Kneinfelter syndrome, or XXY syndrome, is one of the most common genetic disorders in males: it occurs in 1 in 576, according to a study done in Denmark in the early 90s by the Psychiatric Hospital in Aarhus.
People have 23 pairs of chromosomes, and the second one determines our gender. In the case of women, it is composed of two identical chromosomes (XX) and, in the case of men, two different chromosomes (XY).
Men with this syndrome have at least one other X, which in most cases leads to karyotype 47, XXY or, in rare cases, karyotypes like 48, XXXY or 49, XXXXY. Hence, the Klinefelter syndrome is also referred to as the XXY syndrome.
One of the main consequences is the lack of testosterone production, male sex hormone. The body of men does not generate it naturally, so many are injected every month after they detect the syndrome.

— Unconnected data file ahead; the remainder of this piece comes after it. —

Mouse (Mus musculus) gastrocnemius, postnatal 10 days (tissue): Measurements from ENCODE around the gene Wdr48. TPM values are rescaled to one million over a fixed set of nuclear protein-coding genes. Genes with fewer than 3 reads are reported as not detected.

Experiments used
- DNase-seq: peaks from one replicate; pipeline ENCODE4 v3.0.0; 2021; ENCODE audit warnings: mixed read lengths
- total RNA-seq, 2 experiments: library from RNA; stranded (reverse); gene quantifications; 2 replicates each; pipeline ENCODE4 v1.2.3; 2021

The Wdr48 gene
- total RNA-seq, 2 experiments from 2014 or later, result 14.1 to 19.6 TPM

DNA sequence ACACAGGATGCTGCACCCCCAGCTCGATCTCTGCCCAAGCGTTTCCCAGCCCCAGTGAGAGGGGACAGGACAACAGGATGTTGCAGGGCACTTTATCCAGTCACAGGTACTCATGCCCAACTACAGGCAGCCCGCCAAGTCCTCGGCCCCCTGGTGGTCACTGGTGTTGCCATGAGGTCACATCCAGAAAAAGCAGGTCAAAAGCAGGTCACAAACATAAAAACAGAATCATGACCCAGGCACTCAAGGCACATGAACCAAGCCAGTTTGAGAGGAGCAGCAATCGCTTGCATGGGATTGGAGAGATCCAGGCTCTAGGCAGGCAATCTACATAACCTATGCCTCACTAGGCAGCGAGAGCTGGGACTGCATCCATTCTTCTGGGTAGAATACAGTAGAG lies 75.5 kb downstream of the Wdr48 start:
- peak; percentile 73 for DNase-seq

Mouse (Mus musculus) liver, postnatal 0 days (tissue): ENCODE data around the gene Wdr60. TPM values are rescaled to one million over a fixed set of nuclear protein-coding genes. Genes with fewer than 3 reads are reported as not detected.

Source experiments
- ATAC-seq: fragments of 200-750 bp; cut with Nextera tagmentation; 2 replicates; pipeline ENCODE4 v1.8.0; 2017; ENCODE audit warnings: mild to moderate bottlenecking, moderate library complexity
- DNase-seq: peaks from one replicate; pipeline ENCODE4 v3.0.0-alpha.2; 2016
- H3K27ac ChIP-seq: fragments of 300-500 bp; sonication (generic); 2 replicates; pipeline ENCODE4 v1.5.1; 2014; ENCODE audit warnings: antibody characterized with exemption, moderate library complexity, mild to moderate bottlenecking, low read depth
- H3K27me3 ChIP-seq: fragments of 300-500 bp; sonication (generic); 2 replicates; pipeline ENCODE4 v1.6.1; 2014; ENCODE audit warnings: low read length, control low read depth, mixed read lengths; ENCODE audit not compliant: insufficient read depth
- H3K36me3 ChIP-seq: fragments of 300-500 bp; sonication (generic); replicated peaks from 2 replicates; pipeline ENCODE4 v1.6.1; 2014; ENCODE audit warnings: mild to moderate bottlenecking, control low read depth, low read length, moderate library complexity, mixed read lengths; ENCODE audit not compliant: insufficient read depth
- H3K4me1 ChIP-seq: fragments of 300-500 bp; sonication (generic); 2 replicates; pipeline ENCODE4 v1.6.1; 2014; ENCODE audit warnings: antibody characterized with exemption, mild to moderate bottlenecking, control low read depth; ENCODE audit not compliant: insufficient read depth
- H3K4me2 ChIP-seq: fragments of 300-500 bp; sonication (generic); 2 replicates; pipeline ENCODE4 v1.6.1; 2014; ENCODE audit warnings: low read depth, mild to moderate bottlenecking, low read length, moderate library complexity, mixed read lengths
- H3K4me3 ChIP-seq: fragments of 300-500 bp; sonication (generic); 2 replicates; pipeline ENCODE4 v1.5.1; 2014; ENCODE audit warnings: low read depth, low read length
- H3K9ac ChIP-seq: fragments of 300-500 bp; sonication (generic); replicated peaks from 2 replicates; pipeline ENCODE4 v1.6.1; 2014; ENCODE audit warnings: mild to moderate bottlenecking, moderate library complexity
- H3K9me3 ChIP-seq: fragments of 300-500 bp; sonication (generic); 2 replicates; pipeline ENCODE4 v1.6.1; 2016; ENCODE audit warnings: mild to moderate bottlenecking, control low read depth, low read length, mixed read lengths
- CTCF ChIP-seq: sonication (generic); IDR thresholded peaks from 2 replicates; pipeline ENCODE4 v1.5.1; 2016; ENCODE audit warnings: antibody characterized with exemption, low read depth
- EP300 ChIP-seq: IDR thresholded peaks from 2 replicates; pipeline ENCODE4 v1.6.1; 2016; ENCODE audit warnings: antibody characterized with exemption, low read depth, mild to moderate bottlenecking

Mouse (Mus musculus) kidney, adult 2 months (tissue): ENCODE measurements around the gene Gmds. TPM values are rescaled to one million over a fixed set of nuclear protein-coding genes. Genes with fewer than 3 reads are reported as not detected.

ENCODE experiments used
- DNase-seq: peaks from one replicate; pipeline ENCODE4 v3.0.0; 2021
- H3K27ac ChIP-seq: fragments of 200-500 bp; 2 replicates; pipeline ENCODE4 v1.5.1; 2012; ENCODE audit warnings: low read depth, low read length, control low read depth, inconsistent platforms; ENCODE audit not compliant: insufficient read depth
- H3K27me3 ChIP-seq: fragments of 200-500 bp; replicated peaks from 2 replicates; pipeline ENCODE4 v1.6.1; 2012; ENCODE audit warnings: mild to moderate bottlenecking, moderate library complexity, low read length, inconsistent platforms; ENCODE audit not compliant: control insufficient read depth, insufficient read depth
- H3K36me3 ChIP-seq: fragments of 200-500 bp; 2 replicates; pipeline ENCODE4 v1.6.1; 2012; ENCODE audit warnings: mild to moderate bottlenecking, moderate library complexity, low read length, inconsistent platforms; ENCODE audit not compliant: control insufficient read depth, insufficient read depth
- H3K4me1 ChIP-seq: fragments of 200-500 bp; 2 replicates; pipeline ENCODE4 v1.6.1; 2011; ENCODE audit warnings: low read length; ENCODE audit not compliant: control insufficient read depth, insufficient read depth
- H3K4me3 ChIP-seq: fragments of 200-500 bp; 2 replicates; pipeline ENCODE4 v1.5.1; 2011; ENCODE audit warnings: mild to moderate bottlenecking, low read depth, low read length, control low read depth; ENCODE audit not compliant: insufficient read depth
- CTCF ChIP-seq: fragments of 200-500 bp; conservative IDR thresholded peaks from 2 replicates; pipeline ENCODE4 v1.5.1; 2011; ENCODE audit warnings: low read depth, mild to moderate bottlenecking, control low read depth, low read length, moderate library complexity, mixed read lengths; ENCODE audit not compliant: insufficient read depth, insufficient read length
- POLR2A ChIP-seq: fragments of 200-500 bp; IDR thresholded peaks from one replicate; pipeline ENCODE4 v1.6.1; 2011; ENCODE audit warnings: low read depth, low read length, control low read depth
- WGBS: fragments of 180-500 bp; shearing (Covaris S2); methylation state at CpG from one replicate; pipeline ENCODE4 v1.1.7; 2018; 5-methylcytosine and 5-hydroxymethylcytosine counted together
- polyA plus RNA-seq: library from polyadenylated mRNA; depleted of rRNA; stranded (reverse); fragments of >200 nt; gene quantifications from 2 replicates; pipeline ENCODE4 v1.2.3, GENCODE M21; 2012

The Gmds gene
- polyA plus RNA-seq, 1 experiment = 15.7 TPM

In many men with Klinefelter, although not at all, genitals are not fully developed and remain smaller, impeding the production of testosterone.
As a result, breasts can grow more than normal and puberty may be delayed or not even occur.
Given the low production of hormones, it affects fertility. If the syndrome is detected early, sterility can be discontinued.
In addition, they have a greater risk of developing type 2 diabetes, blood clots, unwanted vibration, breast cancer, osteoporosis, rheumatoid arthritis and lupus, according to the National Library of Medicine of the United States.
"The problem is that many people are not diagnosed," he says. It is a state so little known that even some of those who suffer it do not understand at all"Diego Este, head of the pediatric endocrinology department at the Val de Hebron Hospital in Barcelona, said.
In the moment, Klinefelter syndrome in Spain is being diagnosed more and more thanks to amniocentesis, a test performed during pregnancy.
A sample of amniotic fluid is taken, which is analyzed to detect genetic changes like this. Faced with a severe anomaly in the fetus, the mother may seek abortion during the first 22 weeks.